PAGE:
From such an acclaimed animation studio, you would hope for more than this.
A British hunter looking for fame and fortune goes in search of the legendary Sasquatch. But what he finds is not what he expected at all; a living, breathing, talking creature who enlisted his help to find his way home.
Laika animation studio are responsible for some of the greatest stop-motion animated movies in the last decade: Coraline, ParaNorman, and Kubo and the Two Strings, two list their finest productions. Kubo is the standout, perhaps, by tackling jaw-dropping action sequences and special effects with the limitations of stop motion techniques, they have been single-handedly rewriting the book on what is possible.
Enter their next instalment after Kubo and… feel a little disappointed. Watching Missing Link reminds me of the later years Wallace & Gromit features from Aardman studios, constantly wondering why a studio of such fame and talent has decided to make something so… recycled. From the trailers, Missing Link is an all-out comedy, and for the most part it is, ParaNorman is probably the closest comparison of their previous work. Which is accurate, since that was director Chris Butler’s other project with Laika. We have a comedy duo in Lionel Frost and Mr Link, voiced by Hugh Jackman and Zack G respectively, with one playing the comic foil for the straight man. That’s almost entirely it. Frost speaks with turns-of-phrase almost constantly, Mr Link takes everything literally. That’s all the comedy we have, over and over again.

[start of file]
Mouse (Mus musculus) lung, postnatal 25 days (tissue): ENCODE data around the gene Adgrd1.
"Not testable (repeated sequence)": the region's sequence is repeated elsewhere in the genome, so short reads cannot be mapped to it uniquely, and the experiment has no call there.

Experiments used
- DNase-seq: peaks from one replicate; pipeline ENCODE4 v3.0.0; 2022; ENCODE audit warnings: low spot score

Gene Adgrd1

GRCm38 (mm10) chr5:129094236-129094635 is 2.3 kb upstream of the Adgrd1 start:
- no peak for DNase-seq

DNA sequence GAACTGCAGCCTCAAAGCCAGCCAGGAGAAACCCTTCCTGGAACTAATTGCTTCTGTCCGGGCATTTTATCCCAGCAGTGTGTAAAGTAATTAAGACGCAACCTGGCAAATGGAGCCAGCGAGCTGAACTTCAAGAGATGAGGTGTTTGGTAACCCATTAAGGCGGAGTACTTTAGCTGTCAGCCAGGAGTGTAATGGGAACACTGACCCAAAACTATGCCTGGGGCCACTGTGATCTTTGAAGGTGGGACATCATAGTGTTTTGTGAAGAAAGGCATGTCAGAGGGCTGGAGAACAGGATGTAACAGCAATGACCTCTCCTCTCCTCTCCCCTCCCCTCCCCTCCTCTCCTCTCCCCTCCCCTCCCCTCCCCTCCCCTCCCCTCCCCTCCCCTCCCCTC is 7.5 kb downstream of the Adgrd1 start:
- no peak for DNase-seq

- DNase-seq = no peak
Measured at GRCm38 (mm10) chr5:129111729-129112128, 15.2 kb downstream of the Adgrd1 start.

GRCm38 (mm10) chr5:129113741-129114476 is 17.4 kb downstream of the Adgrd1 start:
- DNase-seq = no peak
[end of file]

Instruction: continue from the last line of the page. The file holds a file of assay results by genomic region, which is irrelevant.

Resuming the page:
It is like someone saw Dave Bautista in Guardians of the Galaxy and thought an entire screenplay could hang on that one joke.
But, despite this being the bulk of the movie, it starts out surprisingly grim. We see Lionel meeting with the unashamed villains of the story, a trope of upper-class hunters in London. Heck, the first lines from Stephen Fry’s monstrous character is basically 1800s racism; hinting at slavery and missionary work, even murder. It was almost undetectable, but it is there.
The film does have a very stable pace, except for one or two main action set pieces. Young children might find it a little dull, especially combined with Frost’s dedication to word play that they won’t get.
The film does have some good moments though, one cannot condemn it entirely. The opening scene with Lionel and his co-worker attempting to wrangle the Loch Ness monster had some great water effects (and underwater effects), while there is an action sequence on an absurdly listing cruise ship in the Atlantic that reminded me of Inception. For a Laika movie, it certainly has a lot of variety in the visuals. While they don’t quite pop as much as Kubo or Coraline, the animation takes our characters to all corners of the globe: London, American forests, jungles, Himalayan snow peaked mountains. It has a vast array of sights to show, all lavishly detailed in the ways only Laika know how.
So overall, Missing Link feels a little lacklustre in terms of what Laika is capable of. The characters aren’t particularly deep, the humour falls flat more often than it doesn’t.